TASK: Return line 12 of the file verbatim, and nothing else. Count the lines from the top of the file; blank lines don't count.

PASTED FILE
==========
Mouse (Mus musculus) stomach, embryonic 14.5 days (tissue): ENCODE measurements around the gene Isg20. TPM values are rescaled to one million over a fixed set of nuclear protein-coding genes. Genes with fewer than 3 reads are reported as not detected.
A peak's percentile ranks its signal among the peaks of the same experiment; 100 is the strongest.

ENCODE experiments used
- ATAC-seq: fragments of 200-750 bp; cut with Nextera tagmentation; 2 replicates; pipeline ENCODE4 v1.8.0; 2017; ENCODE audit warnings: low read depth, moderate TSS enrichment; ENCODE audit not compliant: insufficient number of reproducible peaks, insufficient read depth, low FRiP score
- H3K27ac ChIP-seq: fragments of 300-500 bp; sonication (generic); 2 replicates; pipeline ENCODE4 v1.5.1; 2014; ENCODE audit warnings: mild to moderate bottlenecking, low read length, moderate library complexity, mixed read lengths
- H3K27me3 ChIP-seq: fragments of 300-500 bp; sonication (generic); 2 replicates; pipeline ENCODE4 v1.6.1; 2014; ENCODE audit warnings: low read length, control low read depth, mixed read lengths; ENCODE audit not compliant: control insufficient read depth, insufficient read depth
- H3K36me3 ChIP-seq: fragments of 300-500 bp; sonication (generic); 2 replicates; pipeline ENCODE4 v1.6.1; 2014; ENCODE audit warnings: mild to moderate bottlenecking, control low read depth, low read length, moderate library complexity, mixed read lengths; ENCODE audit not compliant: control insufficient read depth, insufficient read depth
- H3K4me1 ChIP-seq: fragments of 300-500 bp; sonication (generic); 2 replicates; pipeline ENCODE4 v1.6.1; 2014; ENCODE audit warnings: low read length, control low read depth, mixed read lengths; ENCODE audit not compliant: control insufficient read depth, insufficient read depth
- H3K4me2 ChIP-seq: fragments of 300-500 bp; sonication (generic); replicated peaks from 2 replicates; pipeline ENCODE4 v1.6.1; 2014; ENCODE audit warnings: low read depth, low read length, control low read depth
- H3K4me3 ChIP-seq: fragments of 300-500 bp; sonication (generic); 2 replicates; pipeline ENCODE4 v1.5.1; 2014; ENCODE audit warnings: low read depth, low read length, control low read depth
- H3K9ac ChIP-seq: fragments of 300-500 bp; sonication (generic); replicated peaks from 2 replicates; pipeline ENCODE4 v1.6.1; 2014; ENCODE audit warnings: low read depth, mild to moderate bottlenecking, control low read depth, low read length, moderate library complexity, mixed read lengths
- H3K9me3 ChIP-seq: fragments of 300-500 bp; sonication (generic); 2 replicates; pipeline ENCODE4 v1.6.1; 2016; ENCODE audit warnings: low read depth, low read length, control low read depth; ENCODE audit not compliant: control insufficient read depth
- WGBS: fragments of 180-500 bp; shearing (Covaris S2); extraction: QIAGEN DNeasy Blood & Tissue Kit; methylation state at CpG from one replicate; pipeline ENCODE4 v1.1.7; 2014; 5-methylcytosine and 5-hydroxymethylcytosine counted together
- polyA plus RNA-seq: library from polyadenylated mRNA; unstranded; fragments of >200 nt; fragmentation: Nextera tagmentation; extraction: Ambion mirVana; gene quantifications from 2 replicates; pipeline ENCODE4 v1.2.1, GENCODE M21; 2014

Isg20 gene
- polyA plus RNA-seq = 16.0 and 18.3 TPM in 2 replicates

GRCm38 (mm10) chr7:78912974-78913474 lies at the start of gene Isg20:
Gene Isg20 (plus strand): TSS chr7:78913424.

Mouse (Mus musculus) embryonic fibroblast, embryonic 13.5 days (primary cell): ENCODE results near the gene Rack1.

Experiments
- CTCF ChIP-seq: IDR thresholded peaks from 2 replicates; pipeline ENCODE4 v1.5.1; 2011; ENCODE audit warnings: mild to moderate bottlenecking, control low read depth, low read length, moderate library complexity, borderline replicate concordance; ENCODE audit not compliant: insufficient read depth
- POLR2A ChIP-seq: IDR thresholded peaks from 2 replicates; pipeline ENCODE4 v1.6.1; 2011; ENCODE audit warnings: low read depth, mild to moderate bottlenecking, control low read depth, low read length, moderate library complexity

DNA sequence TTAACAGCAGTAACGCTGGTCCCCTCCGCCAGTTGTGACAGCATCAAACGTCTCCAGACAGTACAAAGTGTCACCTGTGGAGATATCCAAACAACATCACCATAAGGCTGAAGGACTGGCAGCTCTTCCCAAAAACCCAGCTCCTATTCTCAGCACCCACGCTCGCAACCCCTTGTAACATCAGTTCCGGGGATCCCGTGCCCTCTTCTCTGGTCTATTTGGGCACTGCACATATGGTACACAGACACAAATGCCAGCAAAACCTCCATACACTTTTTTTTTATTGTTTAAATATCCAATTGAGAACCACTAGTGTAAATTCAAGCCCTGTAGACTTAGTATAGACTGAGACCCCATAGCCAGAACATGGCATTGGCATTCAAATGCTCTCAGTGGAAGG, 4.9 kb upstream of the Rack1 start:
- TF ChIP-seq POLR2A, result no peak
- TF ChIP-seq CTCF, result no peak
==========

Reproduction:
- H3K9me3 ChIP-seq: fragments of 300-500 bp; sonication (generic); 2 replicates; pipeline ENCODE4 v1.6.1; 2016; ENCODE audit warnings: low read depth, low read length, control low read depth; ENCODE audit not compliant: control insufficient read depth